By: Carlyn Scott, Science Communication Assistant at USF CMS
A fourth GOMECC (Gulf of Mexico Ecosystems and Carbon) cruise departed on September 13th carrying three members of the Byrnes lab. The 42-day cruise collects data ranging from pH to zooplankton and bathymetry all throughout the Gulf as apart of NOAA’s Ocean Acidification Program. The shipboard team includes Macarena Martín Mayor, Loraine Martell-Bonet, and Juan Millan-Otoya, who are responsible for collecting pH and carbonate samples on board.
The cruise schedule is tight, with each day mapped out to maximize the time at sea, which means long days for each member of the 25-person crew. For these cruises, which run on a 24/7 schedule, each crew member has a specific and important role in their 16 hour shifts to ensure the maximum efficiency of the cruise.
“The typical day is wake up, eat, deploy a CTD, wait, collect the water samples from the CTD, analyze the samples, rinse, repeat,” said Mayor.
GOMECC is a part of NOAAs Ocean Acidification program that uses large scale repeated cruises to monitor changes in ocean measurements over time. Since its maiden voyage in 2007, students from the Byrne lab have been on every GOMECC cruise. “We are there to take state of the art pH measurements and carbonate samples,” said Millan-Otoya. “It is what we are known for.”
In addition, they are also testing a new DIC (dissolved inorganic carbon) machine that Sherwood Liu, PhD, a research scientist in the Byrne lab, has developed. Typically, measuring DIC - a measurement of total CO2 in water- is a time-sensitive task, requiring rotating samples to be collected at precise times, explains Mayor.
“This new machine is automated, so you just put the bottles in, and the machine samples the bottles for us,” she said.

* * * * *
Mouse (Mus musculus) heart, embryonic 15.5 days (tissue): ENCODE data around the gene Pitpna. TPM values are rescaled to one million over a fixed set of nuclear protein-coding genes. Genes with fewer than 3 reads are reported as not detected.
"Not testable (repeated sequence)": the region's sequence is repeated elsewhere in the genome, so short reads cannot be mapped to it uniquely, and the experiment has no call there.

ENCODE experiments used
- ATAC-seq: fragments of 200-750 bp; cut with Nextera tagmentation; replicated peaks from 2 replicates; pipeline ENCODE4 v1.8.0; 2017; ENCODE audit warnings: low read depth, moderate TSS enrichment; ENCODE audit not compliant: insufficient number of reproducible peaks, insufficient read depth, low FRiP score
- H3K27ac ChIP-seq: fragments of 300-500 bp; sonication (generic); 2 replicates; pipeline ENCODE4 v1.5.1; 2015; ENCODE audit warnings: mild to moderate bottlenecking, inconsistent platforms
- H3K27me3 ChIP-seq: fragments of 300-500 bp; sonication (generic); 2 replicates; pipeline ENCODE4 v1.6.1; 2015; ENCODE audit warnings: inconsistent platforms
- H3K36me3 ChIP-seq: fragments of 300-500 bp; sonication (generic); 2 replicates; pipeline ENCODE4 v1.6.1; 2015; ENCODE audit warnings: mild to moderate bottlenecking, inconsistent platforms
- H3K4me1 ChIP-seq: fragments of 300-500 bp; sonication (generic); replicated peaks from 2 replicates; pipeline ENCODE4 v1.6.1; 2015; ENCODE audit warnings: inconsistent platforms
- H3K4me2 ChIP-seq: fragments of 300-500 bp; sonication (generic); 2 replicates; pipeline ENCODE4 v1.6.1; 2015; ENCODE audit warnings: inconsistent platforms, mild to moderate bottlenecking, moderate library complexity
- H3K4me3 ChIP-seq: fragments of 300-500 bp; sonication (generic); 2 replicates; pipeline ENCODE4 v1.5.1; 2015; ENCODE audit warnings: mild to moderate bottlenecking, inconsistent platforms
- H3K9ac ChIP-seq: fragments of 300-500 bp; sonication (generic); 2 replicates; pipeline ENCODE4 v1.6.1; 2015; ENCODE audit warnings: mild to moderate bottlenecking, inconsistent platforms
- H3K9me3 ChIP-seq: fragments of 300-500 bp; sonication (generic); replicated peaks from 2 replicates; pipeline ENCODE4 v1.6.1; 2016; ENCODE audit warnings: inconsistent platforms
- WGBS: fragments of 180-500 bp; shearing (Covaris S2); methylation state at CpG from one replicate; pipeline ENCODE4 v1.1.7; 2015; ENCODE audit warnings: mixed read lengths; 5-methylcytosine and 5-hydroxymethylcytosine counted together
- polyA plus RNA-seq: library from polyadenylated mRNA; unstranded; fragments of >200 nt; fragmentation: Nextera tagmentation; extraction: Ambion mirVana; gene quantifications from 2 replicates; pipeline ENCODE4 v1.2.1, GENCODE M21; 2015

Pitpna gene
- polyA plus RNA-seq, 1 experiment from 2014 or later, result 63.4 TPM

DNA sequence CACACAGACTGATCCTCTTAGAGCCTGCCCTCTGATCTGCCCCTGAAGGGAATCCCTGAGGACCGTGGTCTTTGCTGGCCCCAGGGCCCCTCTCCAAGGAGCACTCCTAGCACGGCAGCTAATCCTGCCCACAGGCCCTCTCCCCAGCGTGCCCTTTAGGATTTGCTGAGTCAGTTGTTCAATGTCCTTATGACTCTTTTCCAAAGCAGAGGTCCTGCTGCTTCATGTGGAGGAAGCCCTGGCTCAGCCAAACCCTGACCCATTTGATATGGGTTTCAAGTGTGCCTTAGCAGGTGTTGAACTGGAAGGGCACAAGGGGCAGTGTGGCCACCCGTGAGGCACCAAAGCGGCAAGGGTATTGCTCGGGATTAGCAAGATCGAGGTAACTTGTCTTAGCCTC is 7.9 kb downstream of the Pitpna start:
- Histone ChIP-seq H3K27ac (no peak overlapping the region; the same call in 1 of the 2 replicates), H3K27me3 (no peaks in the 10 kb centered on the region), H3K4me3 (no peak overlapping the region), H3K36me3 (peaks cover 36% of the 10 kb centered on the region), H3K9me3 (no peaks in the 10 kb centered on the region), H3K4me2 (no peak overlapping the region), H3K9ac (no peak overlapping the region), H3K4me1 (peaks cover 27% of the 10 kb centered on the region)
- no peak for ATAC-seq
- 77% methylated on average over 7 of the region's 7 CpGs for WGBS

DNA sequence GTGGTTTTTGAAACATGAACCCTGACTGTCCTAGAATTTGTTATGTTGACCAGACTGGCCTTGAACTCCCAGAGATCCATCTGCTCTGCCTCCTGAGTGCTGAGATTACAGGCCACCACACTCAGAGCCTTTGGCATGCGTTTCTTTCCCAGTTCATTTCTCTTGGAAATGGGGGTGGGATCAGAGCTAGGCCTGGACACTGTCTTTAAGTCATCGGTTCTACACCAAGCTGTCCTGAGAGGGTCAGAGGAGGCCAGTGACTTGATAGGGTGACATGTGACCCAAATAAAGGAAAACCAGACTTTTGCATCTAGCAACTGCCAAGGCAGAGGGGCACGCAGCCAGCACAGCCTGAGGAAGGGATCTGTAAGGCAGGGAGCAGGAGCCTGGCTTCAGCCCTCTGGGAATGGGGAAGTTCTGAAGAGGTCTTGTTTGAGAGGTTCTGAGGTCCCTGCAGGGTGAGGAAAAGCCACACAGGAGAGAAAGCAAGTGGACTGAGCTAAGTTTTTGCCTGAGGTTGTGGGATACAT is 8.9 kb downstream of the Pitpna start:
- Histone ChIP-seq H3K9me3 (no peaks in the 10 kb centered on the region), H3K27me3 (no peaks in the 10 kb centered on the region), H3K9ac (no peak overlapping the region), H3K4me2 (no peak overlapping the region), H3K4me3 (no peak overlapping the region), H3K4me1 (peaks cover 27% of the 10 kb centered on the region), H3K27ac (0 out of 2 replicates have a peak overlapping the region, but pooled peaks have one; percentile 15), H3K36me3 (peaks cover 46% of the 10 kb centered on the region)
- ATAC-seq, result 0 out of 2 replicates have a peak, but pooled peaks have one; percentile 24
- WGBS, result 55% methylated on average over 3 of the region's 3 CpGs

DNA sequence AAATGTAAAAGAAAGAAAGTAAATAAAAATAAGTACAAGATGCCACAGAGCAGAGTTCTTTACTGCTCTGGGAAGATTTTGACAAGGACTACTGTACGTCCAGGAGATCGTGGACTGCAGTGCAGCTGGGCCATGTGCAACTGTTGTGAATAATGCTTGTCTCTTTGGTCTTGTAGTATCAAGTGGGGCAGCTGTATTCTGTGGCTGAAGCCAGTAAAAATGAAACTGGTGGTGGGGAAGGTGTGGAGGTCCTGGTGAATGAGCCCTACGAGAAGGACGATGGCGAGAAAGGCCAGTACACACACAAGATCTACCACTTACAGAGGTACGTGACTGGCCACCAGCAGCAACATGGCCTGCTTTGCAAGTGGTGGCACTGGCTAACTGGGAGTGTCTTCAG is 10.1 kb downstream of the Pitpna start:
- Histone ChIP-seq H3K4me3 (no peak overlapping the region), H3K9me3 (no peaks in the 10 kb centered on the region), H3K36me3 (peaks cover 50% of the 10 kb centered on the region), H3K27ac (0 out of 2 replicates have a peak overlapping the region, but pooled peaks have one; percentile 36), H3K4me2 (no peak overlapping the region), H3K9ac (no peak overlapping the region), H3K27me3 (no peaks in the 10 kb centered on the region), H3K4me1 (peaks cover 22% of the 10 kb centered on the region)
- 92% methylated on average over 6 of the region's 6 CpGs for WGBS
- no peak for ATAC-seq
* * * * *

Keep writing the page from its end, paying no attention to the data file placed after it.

International cruise brings another language on board
Countries surrounding the Gulf of Mexico - Mexico, the United States, and Cuba – have all had representatives aboard former GOMECC cruises, which is largely international in its crew. Mayor, Millan-Otoya, and Martell-Bonet, natives of Spain, Colombia, and Puerto Rico, respectively, are excited at the opportunity to speak Spanish on board with world-renowned ocean chemists.
“It’s so cool to be surrounded by people who speak Spanish and are experts in my field,” said Mayor. “I can’t wait to meet and learn from everyone!
In for the long haul
Millan has been on ocean observer cruises, with lengths of 105 days. “But that was before my family,” said Millan-Otoya, who is wondering how his 9- and 7-year-old will handle his departure. “They mostly have questions, like ‘where will you sleep?’, so it will be interesting to show them pictures of the ship.”
This is the second long haul cruise on the RV Ronald H. Brown for Mayor, who learned some tips from her first time on board. Mayor’s advice for those who are undertaking a long cruise: bring snacks! “A healthy snack that you love after a long day raises the spirits so much,” she said.
The climate will be drastically different from the West Coast voyage as well. The hardest days on WCOA (West Coast Ocean Acidification cruise) were the rainy, cloudy days, said Mayor, who is excited to be in the sunnier climate of the Gulf. The only downside? The cruise takes place September 13th- October 21st, which is peak hurricane season in the Atlantic Ocean.
“That will be interesting to see, I wonder what the plan for that is,” said Millan-Otoya.
The cruise departed from Key West on September 13th, and we will be updating our social media with periodic photo updates of their journey as internet allows.